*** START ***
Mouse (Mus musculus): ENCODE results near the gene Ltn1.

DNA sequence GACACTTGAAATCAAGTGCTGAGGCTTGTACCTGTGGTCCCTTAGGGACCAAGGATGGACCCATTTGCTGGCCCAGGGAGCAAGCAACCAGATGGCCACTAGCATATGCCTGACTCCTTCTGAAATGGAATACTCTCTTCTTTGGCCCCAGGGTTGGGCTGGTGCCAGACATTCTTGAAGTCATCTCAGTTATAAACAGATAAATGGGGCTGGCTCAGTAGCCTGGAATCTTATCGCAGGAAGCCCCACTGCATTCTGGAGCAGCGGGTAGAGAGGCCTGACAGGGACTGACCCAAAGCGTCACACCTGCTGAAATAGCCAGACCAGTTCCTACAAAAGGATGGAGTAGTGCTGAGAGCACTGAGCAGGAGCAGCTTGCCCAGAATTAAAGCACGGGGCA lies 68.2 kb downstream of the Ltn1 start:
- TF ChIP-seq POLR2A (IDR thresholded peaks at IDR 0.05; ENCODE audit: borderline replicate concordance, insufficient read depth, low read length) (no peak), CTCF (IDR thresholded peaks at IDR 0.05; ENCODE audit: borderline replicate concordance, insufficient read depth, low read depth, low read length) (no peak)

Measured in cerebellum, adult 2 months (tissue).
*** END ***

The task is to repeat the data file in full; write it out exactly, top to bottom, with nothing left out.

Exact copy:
Mouse (Mus musculus): ENCODE results near the gene Ltn1.

DNA sequence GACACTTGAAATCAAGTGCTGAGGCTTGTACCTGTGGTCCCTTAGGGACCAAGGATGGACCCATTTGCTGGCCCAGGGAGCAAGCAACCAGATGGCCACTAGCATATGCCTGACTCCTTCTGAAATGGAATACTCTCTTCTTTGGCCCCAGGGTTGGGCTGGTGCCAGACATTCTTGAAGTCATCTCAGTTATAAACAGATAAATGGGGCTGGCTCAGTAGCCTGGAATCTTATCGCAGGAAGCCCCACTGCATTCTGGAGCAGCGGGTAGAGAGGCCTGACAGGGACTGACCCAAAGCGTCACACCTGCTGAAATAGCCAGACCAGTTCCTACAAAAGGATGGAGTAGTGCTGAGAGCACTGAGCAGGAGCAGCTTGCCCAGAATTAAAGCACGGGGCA lies 68.2 kb downstream of the Ltn1 start:
- TF ChIP-seq POLR2A (IDR thresholded peaks at IDR 0.05; ENCODE audit: borderline replicate concordance, insufficient read depth, low read length) (no peak), CTCF (IDR thresholded peaks at IDR 0.05; ENCODE audit: borderline replicate concordance, insufficient read depth, low read depth, low read length) (no peak)

Measured in cerebellum, adult 2 months (tissue).